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A Case Study in Self-Awareness

So, I recently found myself taking the preparation for a pending task way too seriously, which was a poignant reminder to listen to my own sermons because all this week I’ve been meditating on next week’s newsletter topic: not taking life so darn seriously. And I thought about the action piece I already had a draft of, and the reflection suggestion I had made, and thought… Yup. Time to take my own medicine.

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So I sat down and thought to myself, ‘okay, how do I prepare to do this specific thing and not take it seriously?’ And immediately an answer came: Start laughing right now, because this whole thing is ridiculous. 

And I did. I did laugh right exactly then, and in the middle of writing this blogpost. And then the anxiety flooded back in pretty quickly thereafter. Some of the issues I have with the situation are part of my physical reality, some are old pains triggered and reinnervated with the possibility of doing this specific thing, and a few are higher moral issues that I have to make decisions about.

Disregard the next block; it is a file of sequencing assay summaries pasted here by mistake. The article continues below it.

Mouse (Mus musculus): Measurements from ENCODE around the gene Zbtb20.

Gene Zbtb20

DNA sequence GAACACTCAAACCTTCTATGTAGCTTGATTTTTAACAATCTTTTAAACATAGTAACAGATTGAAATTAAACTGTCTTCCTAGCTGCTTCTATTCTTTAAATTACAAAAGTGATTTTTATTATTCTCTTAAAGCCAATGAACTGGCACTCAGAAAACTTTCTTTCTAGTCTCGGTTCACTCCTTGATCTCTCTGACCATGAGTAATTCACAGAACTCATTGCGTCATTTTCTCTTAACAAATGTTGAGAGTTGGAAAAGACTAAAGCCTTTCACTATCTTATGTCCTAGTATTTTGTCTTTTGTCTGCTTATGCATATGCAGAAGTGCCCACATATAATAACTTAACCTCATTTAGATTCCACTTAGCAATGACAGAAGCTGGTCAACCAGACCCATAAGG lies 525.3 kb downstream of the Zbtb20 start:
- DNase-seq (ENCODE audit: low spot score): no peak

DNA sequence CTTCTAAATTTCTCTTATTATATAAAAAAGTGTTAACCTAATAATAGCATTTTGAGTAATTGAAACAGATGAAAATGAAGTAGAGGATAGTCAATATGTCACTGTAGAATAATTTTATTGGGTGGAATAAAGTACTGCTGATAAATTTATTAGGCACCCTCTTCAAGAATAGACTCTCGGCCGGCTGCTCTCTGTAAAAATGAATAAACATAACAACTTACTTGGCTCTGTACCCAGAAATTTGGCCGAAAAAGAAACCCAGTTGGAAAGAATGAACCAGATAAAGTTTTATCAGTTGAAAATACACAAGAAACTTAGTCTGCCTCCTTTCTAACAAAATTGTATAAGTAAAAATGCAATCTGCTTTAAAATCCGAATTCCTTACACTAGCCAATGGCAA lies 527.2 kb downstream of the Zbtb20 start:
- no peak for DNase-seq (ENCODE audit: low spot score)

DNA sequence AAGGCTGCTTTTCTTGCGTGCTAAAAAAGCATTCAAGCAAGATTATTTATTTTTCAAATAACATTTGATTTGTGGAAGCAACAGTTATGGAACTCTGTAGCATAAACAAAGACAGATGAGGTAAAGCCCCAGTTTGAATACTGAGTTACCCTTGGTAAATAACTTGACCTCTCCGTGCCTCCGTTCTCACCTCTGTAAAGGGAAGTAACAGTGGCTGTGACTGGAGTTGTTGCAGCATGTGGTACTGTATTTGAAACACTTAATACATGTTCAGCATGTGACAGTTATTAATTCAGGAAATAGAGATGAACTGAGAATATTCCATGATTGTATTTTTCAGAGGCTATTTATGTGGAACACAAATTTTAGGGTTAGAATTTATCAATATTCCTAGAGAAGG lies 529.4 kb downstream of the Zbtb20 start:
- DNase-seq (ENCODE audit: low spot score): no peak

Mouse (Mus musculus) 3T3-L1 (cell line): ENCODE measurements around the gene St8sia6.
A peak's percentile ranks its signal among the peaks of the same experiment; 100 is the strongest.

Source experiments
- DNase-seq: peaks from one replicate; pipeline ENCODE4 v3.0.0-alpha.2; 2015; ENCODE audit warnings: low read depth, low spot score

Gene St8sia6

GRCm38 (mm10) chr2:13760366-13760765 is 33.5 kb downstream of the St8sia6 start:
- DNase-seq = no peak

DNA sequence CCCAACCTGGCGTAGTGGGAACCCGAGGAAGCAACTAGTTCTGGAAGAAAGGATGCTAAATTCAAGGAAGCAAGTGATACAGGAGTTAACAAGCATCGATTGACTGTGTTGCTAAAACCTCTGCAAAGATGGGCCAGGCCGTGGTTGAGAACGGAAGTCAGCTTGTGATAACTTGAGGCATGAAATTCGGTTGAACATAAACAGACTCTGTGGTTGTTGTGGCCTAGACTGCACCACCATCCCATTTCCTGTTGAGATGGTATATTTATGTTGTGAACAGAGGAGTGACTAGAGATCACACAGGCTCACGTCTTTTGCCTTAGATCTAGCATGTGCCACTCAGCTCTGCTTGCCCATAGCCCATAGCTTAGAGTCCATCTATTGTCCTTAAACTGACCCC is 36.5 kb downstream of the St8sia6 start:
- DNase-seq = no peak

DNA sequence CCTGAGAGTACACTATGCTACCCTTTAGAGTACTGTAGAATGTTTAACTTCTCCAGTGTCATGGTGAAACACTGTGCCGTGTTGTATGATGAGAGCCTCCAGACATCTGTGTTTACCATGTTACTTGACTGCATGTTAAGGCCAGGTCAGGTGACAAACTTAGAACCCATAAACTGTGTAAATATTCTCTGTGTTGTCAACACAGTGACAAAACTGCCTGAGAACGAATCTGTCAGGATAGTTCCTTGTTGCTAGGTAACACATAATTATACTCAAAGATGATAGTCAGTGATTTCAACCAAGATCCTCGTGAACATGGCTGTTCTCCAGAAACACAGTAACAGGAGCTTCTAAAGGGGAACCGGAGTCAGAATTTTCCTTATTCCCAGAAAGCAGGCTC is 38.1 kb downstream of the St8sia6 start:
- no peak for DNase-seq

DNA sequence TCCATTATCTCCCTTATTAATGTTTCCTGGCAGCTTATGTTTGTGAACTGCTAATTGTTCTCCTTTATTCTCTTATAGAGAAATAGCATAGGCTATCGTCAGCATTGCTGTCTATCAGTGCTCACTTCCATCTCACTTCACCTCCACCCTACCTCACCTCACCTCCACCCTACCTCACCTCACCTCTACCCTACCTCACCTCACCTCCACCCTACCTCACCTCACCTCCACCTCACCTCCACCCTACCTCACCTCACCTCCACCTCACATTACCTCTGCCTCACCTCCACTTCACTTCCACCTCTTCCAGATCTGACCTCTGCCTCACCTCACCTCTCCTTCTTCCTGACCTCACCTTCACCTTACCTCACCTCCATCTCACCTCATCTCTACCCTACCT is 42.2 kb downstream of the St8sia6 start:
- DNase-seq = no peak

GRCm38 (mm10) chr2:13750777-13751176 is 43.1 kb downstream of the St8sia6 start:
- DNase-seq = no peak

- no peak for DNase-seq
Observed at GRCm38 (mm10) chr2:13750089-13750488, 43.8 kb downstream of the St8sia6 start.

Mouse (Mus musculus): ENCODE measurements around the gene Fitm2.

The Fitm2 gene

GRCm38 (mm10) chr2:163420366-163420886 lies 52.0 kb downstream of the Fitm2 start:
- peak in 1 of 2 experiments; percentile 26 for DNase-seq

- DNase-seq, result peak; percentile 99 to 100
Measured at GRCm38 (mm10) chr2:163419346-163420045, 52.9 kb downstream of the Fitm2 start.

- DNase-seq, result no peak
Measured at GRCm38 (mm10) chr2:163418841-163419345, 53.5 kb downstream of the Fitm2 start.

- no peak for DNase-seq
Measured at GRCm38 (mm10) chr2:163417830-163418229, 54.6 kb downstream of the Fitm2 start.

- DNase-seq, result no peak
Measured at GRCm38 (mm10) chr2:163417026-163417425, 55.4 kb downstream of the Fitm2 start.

I found myself talking about the higher moral issues with a friend, and then caught myself because really, that wasn’t what was motivating my angst. If I could assign weights to it, it would look like this:

Parts of Decision, and the % of total angst they create

The anxiety/anguish was so significant that it was making me second-guess my conditional agreement to do this thing in the future. But I kept looking at that weighted list. My concerns weren’t really about the moral issues, and the physical reality is something knew I need to negotiate, and then I could just move on. (In fact, rehearsing how to get through that moment, based on how I’ve successfully negotiated it in the past, has been very helpful for me to calm down right now.) And that leaves… the real motivator of my reticence, and the real cause of me taking this way too seriously.

Narrowing that down does rather tell me what I need to do. So, I went and did some of my trauma remediation techniques (in this case, Meridian Tapping and Square Breathing)… and lo, I came to a place of peace about it.

And when I checked my email afterwards and discovered that the pending task had been canceled by the other party for reasons out of my control, I laughed. 

Not in relief, not in derision, but because… perhaps the entire purpose of this moment in my life was to help me let go of this angst, and not really about the thing I was dreading after all. Which makes it an invaluable moment to me. And that answers my question, How do I prepare for this task without taking it seriously? 

Look deeply. Discover what’s keeping you from laughing. Let go of every bit of it, because you don’t need it. Then laugh.

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